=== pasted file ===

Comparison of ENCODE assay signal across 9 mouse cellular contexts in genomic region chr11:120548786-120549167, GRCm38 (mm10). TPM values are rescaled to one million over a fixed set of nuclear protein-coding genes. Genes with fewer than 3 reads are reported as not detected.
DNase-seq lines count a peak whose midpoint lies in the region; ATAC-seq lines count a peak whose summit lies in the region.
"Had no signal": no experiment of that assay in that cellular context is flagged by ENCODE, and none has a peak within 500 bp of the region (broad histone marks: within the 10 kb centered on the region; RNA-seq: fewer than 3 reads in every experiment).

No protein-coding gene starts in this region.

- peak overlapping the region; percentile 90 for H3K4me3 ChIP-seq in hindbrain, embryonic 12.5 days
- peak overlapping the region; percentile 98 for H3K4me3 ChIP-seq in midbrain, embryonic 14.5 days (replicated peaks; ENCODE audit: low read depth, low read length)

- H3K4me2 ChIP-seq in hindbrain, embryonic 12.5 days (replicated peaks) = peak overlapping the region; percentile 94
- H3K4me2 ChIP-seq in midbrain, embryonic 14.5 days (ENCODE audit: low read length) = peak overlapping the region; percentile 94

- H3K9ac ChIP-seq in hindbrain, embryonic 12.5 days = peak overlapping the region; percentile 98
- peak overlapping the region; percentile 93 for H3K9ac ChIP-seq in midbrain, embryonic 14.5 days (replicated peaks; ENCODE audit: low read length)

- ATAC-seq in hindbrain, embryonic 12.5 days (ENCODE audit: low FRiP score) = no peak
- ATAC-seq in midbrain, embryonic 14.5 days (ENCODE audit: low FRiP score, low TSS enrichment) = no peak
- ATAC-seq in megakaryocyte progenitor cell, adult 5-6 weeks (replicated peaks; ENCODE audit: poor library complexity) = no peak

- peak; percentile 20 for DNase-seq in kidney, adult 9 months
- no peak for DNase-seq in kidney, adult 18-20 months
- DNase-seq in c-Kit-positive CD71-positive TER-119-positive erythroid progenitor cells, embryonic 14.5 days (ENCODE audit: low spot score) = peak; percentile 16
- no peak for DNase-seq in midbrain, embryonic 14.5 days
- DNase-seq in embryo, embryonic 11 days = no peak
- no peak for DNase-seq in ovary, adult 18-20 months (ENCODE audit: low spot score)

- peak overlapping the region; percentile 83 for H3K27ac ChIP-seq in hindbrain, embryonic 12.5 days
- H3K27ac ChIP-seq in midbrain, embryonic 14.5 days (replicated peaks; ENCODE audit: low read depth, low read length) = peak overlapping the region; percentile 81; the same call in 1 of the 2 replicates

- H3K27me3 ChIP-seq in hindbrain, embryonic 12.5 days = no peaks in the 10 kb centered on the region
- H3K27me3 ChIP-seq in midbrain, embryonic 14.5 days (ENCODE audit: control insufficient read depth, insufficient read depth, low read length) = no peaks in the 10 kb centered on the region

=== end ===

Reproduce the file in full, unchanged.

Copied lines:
Comparison of ENCODE assay signal across 9 mouse cellular contexts in genomic region chr11:120548786-120549167, GRCm38 (mm10). TPM values are rescaled to one million over a fixed set of nuclear protein-coding genes. Genes with fewer than 3 reads are reported as not detected.
DNase-seq lines count a peak whose midpoint lies in the region; ATAC-seq lines count a peak whose summit lies in the region.
"Had no signal": no experiment of that assay in that cellular context is flagged by ENCODE, and none has a peak within 500 bp of the region (broad histone marks: within the 10 kb centered on the region; RNA-seq: fewer than 3 reads in every experiment).

No protein-coding gene starts in this region.

- peak overlapping the region; percentile 90 for H3K4me3 ChIP-seq in hindbrain, embryonic 12.5 days
- peak overlapping the region; percentile 98 for H3K4me3 ChIP-seq in midbrain, embryonic 14.5 days (replicated peaks; ENCODE audit: low read depth, low read length)

- H3K4me2 ChIP-seq in hindbrain, embryonic 12.5 days (replicated peaks) = peak overlapping the region; percentile 94
- H3K4me2 ChIP-seq in midbrain, embryonic 14.5 days (ENCODE audit: low read length) = peak overlapping the region; percentile 94

- H3K9ac ChIP-seq in hindbrain, embryonic 12.5 days = peak overlapping the region; percentile 98
- peak overlapping the region; percentile 93 for H3K9ac ChIP-seq in midbrain, embryonic 14.5 days (replicated peaks; ENCODE audit: low read length)

- ATAC-seq in hindbrain, embryonic 12.5 days (ENCODE audit: low FRiP score) = no peak
- ATAC-seq in midbrain, embryonic 14.5 days (ENCODE audit: low FRiP score, low TSS enrichment) = no peak
- ATAC-seq in megakaryocyte progenitor cell, adult 5-6 weeks (replicated peaks; ENCODE audit: poor library complexity) = no peak

- peak; percentile 20 for DNase-seq in kidney, adult 9 months
- no peak for DNase-seq in kidney, adult 18-20 months
- DNase-seq in c-Kit-positive CD71-positive TER-119-positive erythroid progenitor cells, embryonic 14.5 days (ENCODE audit: low spot score) = peak; percentile 16
- no peak for DNase-seq in midbrain, embryonic 14.5 days
- DNase-seq in embryo, embryonic 11 days = no peak
- no peak for DNase-seq in ovary, adult 18-20 months (ENCODE audit: low spot score)

- peak overlapping the region; percentile 83 for H3K27ac ChIP-seq in hindbrain, embryonic 12.5 days
- H3K27ac ChIP-seq in midbrain, embryonic 14.5 days (replicated peaks; ENCODE audit: low read depth, low read length) = peak overlapping the region; percentile 81; the same call in 1 of the 2 replicates

- H3K27me3 ChIP-seq in hindbrain, embryonic 12.5 days = no peaks in the 10 kb centered on the region
- H3K27me3 ChIP-seq in midbrain, embryonic 14.5 days (ENCODE audit: control insufficient read depth, insufficient read depth, low read length) = no peaks in the 10 kb centered on the region